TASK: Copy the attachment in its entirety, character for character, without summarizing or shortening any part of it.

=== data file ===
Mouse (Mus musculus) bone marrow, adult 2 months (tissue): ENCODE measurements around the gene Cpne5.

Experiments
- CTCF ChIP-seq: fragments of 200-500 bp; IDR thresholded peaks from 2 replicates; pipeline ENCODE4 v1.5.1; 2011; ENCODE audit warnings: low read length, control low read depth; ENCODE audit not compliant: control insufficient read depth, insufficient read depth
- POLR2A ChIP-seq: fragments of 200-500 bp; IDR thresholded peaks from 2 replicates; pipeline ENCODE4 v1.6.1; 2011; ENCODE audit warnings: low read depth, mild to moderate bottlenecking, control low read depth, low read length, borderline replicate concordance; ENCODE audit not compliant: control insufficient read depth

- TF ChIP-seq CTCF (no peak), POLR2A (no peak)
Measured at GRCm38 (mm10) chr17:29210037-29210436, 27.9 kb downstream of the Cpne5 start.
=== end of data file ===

Mouse (Mus musculus) bone marrow, adult 2 months (tissue): ENCODE measurements around the gene Cpne5.

Experiments
- CTCF ChIP-seq: fragments of 200-500 bp; IDR thresholded peaks from 2 replicates; pipeline ENCODE4 v1.5.1; 2011; ENCODE audit warnings: low read length, control low read depth; ENCODE audit not compliant: control insufficient read depth, insufficient read depth
- POLR2A ChIP-seq: fragments of 200-500 bp; IDR thresholded peaks from 2 replicates; pipeline ENCODE4 v1.6.1; 2011; ENCODE audit warnings: low read depth, mild to moderate bottlenecking, control low read depth, low read length, borderline replicate concordance; ENCODE audit not compliant: control insufficient read depth

- TF ChIP-seq CTCF (no peak), POLR2A (no peak)
Measured at GRCm38 (mm10) chr17:29210037-29210436, 27.9 kb downstream of the Cpne5 start.